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Writ Large

Lyceum

238
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Writ Large

Writ Large

Lyceum

238
Followers
1.8K
Plays
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About Us

There’s more to a book than what’s written on its pages: a book can change the world. In each episode of Writ Large, host Zachary Davis talks with one of the world’s leading scholars about one book that shaped the world we live in—whether you’ve heard of it or not. These conversations go beyond the plot summaries to unpack each book’s context and creation, and reveal its lasting influence on the ideas of today. Lyceum Studios produces world-class educational content. Learn more at Lyceum.fm, or find us at WritLarge.fm.

Latest Episodes

The Most Powerful Tool

When Frederick Douglass was born into slavery in 1818, it was illegal for him to learn the alphabet. Slave masters feared the power of a literate slave, so Douglass vowed to read. He became one of the most famous and accomplished American writers of his day, harnessing the power of the King James Bible, the spoken word, and the new visual language of photographs. Harvard professor John Stauffer discusses Douglass’s life and work. John Stauffer is the Sumner R. and Marshall S. Kates Professor of English and of African and African American Studies at Harvard University. He is the author of GIANTS: The Parallel Lives of Frederick Douglass and Abraham Lincoln, Picturing Frederick Douglass, and more. Learn more on our website, WritLarge.fm. Follow us on Twitter @WritLargePod. You can see the transcript for this episode in our discussion room.

27 MINMAY 19
Comments
The Most Powerful Tool

The Highest Good

Sometimes the oldest texts are the most influential. The Great Learning likely first appeared in the Confucian Book of Rites around 2,000 years ago, but its impact can still be seen in the Chinese education system today. Harvard professor Peter Bol discusses this short text’s long history. Peter Bol is the Charles H. Carswell Professor of East Asian Languages and Civilizations at Harvard University. He is the author of Neo-Confucianism in History and "This Culture of Ours": Intellectual Transitions in T'ang and Sung China. Learn more on our website, WritLarge.fm. Follow us on Twitter @WritLargePod. You can see the transcript for this episode in our discussion room.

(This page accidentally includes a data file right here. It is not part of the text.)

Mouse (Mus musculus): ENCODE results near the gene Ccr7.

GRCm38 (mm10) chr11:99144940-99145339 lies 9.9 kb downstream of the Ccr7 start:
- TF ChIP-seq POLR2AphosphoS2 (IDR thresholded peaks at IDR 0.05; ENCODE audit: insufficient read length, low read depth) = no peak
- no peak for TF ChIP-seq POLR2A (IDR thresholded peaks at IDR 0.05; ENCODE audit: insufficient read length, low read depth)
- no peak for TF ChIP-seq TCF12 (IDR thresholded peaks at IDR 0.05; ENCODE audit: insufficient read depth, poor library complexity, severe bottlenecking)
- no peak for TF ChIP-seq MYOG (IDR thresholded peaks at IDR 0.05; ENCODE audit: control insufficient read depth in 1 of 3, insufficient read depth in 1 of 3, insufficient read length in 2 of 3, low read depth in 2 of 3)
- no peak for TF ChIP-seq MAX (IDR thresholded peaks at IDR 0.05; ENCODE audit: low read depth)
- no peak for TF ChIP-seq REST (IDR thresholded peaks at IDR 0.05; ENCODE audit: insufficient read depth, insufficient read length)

14 MINMAY 12
Comments
The Highest Good

Behind the Musical

The original production of Fiddler on the Roof won nine Tony awards, held the record for the longest-running Broadway musical, and was adapted into a hit movie. But the musical itself was an adaptation of Sholem Aleichem's Tevye Stories. Aleichem aimed to create a high literature for Yiddish-speaking readers, but his influence spread much further, to a new country, a new language, and a new medium. Harvard professor Saul Noam Zaritt.discusses the stories behind the musical. Saul Noam Zaritt is Assistant Professor of Yiddish Studies at Harvard University. He is a founding editor of In geveb, an open-access digital journal of Yiddish studies. Learn more on our website, WritLarge.fm. Follow us on Twitter @WritLargePod. You can see the transcript for this episode in our discussion room.

25 MINMAY 5
Comments
Behind the Musical

BONUS: Full interview with Joshua Bennett

In this episode, Zachary Davis sits down with Dartmouth professor and poet Joshua Bennett to discuss Zora Neale Hurston's Their Eyes Were Watching God. If you would like to hear the edited version of this conversation, please listen to the episode "The full spectrum of human beauty." Joshua Bennett is an Assistant Professor of English and Creative Writing at Dartmouth College. He is the author of The Sobbing School. You can see the transcript for this episode in our discussion room.

62 MINAPR 28
Comments
BONUS: Full interview with Joshua Bennett

“The full spectrum of human beauty”

Zora Neale Hurston was an important figure in the Harlem Renaissance, but her novels didn’t conform to the style of her contemporaries. As a result, her work was almost lost—until the writer Alice Walker found her unmarked grave in 1974. Now, Hurston’s novel Their Eyes Were Watching God is on high school reading lists across the US. Dartmouth professor and poet Joshua Bennett discusses the novel’s longstanding impact and what it can teach us about cancel culture. Joshua Bennett is an Assistant Professor of English and Creative Writing at Dartmouth College. He is the author of The Sobbing School. See more information on our website, WritLarge.fm. Follow us on Twitter @WritLargePod. Join the conversation on the Lyceum app.